I am Sophie-Adele Greenfield, an artist based in Brighton who works predominantly with photography. I enjoy mixing mediums and have a great interest in graphics. A lot of my work focuses around social documentary and portraiture.
The Cricketers is a photo-book that includes series of images relating to my childhood and what it was like growing up on a council estate. Over the span of four months I explored an area I lived in for nearly two decades whilst reflecting my time there through photography. In this project I take you through the norms of growing up on this estate, the misconceptions made about these communities and how I have grown up to become proud of my stomping grounds.
Basingstoke and Deane is a town in Hampshire, southern England. Its population is forever growing due to it being a commuter town to London and it has over 183,000 residents, 24% of them being under 16. Currently around 10% of children in Basingstoke are living in poverty, this increased from 4.6% during the 2020’s Coronavirus pandemic. Child poverty in the area has often grouped into communities through boroughs of Basingstoke, a few being Popley (1,2,3 & 4), South Ham and Kings Furlong.
One of the most important parts of human life is childhood. This is where you first start forming your own opinions and personality, you are exploring life for the first time whether it is through food, music or social interaction. The majority of people are misinformed when it comes to knowing who lives in a council house. Often identifying people who live in these areas as chavs, druggies, alcoholics and scroungers… the list goes on. When in fact many families who are of working class simply cannot afford to be anywhere else and consequently a lot of children in these living conditions are ashamed about their upbringing.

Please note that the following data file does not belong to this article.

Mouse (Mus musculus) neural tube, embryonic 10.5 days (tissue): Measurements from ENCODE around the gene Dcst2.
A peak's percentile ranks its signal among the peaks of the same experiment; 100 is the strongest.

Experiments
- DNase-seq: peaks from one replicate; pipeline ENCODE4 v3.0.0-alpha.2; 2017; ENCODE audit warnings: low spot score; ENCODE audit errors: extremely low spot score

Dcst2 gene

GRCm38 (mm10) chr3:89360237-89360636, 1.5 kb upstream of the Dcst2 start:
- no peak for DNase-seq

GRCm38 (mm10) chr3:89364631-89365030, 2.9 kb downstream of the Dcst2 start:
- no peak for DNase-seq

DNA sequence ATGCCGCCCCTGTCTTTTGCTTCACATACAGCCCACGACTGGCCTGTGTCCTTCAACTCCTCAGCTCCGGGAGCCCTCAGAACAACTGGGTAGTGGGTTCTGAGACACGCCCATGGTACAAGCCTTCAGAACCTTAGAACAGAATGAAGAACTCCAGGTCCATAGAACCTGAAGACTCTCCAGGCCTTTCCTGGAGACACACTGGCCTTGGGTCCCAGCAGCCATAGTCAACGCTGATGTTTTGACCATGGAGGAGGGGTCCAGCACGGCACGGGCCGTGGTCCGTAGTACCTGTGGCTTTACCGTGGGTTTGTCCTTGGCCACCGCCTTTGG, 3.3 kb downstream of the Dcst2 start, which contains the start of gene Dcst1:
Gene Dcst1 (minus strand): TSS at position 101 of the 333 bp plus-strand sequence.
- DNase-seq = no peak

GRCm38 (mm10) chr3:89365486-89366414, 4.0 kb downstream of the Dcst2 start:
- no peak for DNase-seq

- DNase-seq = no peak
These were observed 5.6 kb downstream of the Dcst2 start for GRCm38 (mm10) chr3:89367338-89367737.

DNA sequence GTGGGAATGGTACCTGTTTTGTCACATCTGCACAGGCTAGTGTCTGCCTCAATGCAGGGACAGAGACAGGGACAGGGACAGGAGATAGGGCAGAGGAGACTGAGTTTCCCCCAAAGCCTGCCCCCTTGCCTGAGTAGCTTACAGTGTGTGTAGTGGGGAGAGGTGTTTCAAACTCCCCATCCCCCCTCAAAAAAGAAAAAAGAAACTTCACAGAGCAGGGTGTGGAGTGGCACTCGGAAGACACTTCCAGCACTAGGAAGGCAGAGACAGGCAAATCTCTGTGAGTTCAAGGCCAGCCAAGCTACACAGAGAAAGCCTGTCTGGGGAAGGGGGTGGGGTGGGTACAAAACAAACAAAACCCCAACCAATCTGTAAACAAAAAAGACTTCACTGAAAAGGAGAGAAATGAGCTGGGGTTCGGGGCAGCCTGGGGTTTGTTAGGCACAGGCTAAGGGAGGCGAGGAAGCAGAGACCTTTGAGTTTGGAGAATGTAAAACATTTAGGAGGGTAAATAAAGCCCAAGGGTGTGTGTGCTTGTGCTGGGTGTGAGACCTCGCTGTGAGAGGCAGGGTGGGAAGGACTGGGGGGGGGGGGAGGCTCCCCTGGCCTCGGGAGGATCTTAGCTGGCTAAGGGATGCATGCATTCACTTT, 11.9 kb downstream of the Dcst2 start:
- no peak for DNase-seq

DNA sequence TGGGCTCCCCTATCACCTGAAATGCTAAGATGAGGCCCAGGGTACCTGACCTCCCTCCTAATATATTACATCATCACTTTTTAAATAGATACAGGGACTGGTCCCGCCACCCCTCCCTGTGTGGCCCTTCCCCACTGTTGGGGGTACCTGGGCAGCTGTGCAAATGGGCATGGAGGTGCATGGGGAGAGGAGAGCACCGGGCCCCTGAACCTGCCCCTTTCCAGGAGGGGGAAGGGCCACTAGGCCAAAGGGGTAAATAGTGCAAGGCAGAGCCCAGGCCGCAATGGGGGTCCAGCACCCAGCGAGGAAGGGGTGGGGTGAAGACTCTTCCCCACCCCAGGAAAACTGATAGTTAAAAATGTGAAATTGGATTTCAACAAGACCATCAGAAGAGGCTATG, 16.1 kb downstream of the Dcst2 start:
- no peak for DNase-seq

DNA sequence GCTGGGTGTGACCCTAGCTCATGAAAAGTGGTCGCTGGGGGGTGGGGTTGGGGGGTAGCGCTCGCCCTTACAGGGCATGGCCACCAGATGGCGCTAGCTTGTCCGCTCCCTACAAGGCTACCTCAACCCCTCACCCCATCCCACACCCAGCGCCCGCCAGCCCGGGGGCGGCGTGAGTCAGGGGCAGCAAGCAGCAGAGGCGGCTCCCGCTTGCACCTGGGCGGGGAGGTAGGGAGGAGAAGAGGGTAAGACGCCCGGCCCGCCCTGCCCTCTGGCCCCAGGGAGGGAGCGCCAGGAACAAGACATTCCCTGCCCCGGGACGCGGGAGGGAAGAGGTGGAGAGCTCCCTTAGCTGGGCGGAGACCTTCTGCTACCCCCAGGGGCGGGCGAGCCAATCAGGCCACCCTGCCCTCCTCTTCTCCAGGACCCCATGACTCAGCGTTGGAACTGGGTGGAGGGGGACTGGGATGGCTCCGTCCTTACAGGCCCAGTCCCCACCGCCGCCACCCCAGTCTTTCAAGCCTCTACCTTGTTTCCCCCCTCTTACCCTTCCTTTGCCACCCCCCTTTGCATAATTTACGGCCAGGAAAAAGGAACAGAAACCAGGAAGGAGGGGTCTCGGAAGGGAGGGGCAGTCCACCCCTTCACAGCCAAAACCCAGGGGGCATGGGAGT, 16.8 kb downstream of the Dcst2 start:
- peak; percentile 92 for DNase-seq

Thinking about my shame and embarrassment throughout my childhood due to where I lived has taken up a lot of my memories of this place I call Home. I would lie constantly growing up about my living situation because I thought people would think less of me. Now that I’m older I have realised that I would have never turned into the person I am today without growing up in this area.
This book is dedicated to Ellie & Joan Greenfield (my mother and grandmother), thank you for always supporting me, and my lovely photographer teacher who introduced me to this medium nine years ago, Paula Robinson.
"Creaking floorboards and broken doorbell's.
Shoes worn only a handful of times placed on the rack, untouched for years and collecting dust.
The smell of fresh washing and cigarette smoke.
A peculiar scent, but to me it is a reminder of home."